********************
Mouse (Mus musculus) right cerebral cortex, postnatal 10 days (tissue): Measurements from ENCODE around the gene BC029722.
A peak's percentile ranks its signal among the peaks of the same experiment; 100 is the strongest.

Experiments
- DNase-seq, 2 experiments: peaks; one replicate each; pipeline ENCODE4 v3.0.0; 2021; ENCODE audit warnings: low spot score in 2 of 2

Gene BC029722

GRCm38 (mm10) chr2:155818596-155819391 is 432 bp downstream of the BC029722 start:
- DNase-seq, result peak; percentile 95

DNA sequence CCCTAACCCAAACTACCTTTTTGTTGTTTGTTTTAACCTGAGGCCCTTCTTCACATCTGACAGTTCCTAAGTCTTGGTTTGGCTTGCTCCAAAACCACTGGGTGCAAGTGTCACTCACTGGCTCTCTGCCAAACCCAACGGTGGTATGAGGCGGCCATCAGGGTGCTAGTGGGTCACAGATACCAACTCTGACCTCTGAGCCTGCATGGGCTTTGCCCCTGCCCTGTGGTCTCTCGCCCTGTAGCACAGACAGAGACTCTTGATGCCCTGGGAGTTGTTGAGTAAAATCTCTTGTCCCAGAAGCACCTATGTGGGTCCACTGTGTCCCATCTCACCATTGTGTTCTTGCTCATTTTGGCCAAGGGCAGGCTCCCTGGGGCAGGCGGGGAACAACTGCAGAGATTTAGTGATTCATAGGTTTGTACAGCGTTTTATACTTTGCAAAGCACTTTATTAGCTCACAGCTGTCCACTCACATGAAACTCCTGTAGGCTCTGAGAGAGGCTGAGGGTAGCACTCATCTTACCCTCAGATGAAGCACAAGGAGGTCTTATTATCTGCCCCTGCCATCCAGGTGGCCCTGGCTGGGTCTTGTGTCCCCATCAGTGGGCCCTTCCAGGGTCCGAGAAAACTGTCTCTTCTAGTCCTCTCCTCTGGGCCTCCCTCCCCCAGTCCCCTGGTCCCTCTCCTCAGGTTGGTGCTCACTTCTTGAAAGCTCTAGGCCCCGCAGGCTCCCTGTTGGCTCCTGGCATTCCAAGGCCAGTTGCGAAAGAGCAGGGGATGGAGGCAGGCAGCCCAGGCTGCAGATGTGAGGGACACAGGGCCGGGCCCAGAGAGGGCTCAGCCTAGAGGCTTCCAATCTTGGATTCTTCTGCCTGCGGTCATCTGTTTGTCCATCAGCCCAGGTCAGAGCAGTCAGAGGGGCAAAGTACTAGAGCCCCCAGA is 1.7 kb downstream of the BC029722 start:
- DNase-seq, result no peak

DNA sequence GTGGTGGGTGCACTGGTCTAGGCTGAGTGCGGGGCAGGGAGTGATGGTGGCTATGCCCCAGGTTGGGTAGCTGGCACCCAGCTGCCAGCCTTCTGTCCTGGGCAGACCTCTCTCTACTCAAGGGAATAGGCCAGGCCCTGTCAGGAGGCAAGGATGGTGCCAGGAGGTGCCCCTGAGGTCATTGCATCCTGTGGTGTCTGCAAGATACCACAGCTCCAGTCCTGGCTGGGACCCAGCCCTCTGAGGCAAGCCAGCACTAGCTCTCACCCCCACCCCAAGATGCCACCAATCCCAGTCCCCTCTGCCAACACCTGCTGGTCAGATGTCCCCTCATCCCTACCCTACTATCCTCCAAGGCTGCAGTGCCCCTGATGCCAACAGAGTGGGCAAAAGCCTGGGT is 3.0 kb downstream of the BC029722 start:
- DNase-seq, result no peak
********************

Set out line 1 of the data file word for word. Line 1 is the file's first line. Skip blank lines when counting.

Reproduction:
Mouse (Mus musculus) right cerebral cortex, postnatal 10 days (tissue): Measurements from ENCODE around the gene BC029722.